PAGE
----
A New Beginning

Three years ago a simple question changed my life: “How many years do you want to work?

I thought I knew the answer. Most people retire in their 60s and 70s, while some people work really hard and finish in their late 50s. Anyone who retires earlier than that either inherited some serious money, or got wealthy launching a successful Silicon Valley startup, right?

Around her 30th birthday, my wife was in a serious car accident. She only had minor injuries, thankfully, but the car was totaled. After the ordeal we were shaken up, and had a heart to heart about how precious time is. We discussed our careers, and how they left us feeling unfulfilled. The thought of spending thirty more years in a cubicle every day deeply troubled us!

When we eventually discovered the Financial Independence community and read about people retiring after less than a decade of work, were excited, but had some serious financial issues to resolve:

  • A new home worth less than half its mortgage
  • Six-figure annual expenses and lifestyle inflation
  • Sizable wedding and new car expenses
  • No investment or money knowledge whatsoever

Although daunting, we were determined to turn our finances around. Over the next three years, we worked extremely hard to save and learn as much as possible. We devoured the FI blogs. We read every book we could find on the subject. We trimmed our spending month by month and watched our net worth start to grow. We made a ton of mistakes, sure, but we learned a lot in the process.

Our hard work paid off. We are now only two years away from our FI date. What does this mean in plain English? It means I can quit my job before my 35th birthday and spend my days doing whatever I want, no longer a slave to the 40+ hour workweek! I’ll be able to spend more time with friends and family, and work on creative endeavors with no pressure to turn a profit. I’ll be able to spend more time on my health and fitness goals and less time sitting in meaningless meetings waiting for the clock to set me free.

About Me

So who the hell am I to give you financial advice? Well, I could try to impress you with my numerous graduate degrees and M.B.A., but honestly these credentials didn’t keep me from spending my money like a lunatic, so they won’t help you either. What I have to offer is experience and perspective. I’ve been poor, and I’ve been wealthy. I’ve been spendy, and I’ve been stingy. I’ve been fat, and I’ve been skinny (more on Fat Joel in a future post!).

Don't I look cool in my $5 sunglasses?

The point is, no matter what financial mistakes you’ve made, I’ve probably made them too, or at least something similar. Through my posts, I’ll share with you details of my household’s finances from the past decade, the mistakes we’ve made, and how we fixed them. I’ll cover topics ranging from savings and investing to expenses and my views on debt. Each post will have at least one juicy example of how I did things exactly wrong, and then how I managed to turn things around. I am pretty passionate about this stuff, so stick around for some great new posts every few days.

How did we go from broke college kids to six figure spenders, and how exactly were we able to turn things around? For that, you’ll need some backstory… on the next Financial 180.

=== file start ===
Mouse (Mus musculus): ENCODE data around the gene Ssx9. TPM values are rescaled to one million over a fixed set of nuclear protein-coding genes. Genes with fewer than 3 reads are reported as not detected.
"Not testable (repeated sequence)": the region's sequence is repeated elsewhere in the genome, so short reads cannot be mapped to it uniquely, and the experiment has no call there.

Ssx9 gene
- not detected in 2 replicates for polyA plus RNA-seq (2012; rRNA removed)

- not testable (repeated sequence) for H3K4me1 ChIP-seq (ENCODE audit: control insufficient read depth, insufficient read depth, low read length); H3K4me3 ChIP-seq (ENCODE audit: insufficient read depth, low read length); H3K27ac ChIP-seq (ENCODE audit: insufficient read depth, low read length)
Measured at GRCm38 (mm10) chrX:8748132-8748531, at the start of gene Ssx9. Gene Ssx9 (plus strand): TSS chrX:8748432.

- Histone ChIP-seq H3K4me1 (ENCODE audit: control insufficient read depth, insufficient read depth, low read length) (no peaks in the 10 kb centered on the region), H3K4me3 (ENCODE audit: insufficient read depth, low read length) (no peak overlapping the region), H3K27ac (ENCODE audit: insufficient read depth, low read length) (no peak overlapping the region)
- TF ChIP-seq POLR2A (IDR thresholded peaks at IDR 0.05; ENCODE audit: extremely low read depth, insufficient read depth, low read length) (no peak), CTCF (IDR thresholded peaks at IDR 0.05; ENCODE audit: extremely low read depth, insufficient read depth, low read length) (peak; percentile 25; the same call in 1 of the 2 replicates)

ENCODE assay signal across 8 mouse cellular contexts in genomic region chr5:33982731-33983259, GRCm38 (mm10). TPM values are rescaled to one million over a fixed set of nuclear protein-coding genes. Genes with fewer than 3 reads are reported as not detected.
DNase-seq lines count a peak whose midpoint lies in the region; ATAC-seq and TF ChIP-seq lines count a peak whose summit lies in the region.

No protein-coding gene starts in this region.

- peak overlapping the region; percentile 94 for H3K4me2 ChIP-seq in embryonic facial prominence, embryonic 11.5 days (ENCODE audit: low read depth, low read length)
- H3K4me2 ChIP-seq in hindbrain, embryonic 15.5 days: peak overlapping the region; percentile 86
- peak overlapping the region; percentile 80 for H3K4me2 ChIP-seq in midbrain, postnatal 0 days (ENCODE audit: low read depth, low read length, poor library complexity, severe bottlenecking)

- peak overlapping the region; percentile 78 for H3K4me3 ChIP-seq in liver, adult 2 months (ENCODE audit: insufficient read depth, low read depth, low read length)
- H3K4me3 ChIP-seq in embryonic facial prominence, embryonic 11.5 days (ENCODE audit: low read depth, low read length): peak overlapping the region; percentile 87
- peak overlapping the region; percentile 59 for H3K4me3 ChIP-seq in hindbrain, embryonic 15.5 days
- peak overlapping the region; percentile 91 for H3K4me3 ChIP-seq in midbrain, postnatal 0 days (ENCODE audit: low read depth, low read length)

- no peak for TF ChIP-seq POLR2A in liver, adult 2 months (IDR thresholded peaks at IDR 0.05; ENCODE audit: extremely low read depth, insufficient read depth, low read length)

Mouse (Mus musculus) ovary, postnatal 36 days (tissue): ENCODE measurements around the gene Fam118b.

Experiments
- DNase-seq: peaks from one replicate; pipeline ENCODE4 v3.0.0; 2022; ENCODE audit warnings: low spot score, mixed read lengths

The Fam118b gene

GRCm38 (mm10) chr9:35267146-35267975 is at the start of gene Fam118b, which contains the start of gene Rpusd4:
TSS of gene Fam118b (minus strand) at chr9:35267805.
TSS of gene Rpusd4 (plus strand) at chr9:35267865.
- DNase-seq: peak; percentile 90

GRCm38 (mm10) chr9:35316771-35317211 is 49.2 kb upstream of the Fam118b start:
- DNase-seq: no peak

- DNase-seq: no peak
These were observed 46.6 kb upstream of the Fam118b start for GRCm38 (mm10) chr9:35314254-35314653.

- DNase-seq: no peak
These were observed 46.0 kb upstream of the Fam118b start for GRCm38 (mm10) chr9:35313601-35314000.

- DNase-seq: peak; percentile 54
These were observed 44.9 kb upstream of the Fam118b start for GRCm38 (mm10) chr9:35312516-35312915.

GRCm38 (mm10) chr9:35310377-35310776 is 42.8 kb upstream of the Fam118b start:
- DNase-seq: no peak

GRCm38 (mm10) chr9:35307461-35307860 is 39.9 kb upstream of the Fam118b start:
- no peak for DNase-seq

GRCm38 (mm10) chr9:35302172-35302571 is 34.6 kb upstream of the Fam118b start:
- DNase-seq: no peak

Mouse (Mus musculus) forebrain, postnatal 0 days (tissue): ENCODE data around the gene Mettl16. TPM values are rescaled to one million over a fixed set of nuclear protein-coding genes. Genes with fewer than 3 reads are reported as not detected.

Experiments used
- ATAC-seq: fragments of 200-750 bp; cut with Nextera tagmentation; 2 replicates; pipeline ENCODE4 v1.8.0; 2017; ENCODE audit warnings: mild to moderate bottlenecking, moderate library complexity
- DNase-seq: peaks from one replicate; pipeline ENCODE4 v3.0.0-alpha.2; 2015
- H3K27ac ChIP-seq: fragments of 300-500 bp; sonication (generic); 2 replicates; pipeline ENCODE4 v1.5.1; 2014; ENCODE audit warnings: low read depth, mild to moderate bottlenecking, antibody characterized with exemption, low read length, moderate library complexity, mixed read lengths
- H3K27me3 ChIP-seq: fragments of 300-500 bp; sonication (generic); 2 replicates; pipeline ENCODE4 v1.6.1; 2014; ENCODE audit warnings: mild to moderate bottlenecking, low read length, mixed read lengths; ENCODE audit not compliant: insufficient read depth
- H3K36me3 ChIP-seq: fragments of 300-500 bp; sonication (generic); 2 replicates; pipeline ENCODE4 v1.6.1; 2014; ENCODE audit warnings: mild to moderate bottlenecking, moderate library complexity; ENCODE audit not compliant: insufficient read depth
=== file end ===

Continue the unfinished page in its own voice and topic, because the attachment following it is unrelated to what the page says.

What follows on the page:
Disclaimer: I'm not an accountant, financial advisor, CFP, or fiduciary. I'm just a guy, typing stuff on the internet, hoping to help you avoid financial mistakes I've made in the past! This blog doesn't give specific financial advice; it's just me documenting my lessons learned. I'm not liable for any losses incurred from the use of the free information provided on this blog. Please read our privacy policy for more details.

Published by

Joel

Blogging about our dramatic financial turnaround as we approach Financial Independence!

16 thoughts on “A New Beginning”

  1. I can’t wait to read your stuff, and to listen to the story on the RPF podcast.I would imagine something like the car accident would be one of those triggers that would cause one to re-assess their approach to life and money.

    I’m definitely a little jealous that you guys are so close to FI, but I also like having the “move out of state” or “move out of country” option in my back pocket to cut down the timeline if I get super antsy. 😀

    1. Thanks TJ. Yeah, the car accident was a wake up call for sure. It is so easy to get preoccupied in the day to day minutia of life that we forget about the big picture. Sometimes these life changing events snap things back into perspective.

      I do like the geo-arbitrage idea. I have family that retired to Colombia and love the affordability. Have you seen https://www.theearthawaits.com ?

    1. Thanks Jonathan. We did an interview with Joshua from Radical Personal Finance, and at the end he asked us about our blog. When I told him it was still in the planning phase, he said I had a week to get it up before the show notes got published. So it was some much needed motivation!

  2. New blog, exciting things in the works, podcast around the corner… why do I get this fantastic feeling that this is going to be the start of something killer? I can’t wait to read more!

  3. Congrats and nice read! We’re looking forward to reading more about your transformational journey and how your outlook changes as you quickly fit FI. We’ll race you there 🙂

  4. FI in just 5 short years? That’s extraordinary. Even the couple from Root of Good took about 10 years and they had two incomes. I think you guys are going to be the up and coming stars in the financial blogging community. Keep up the good work.

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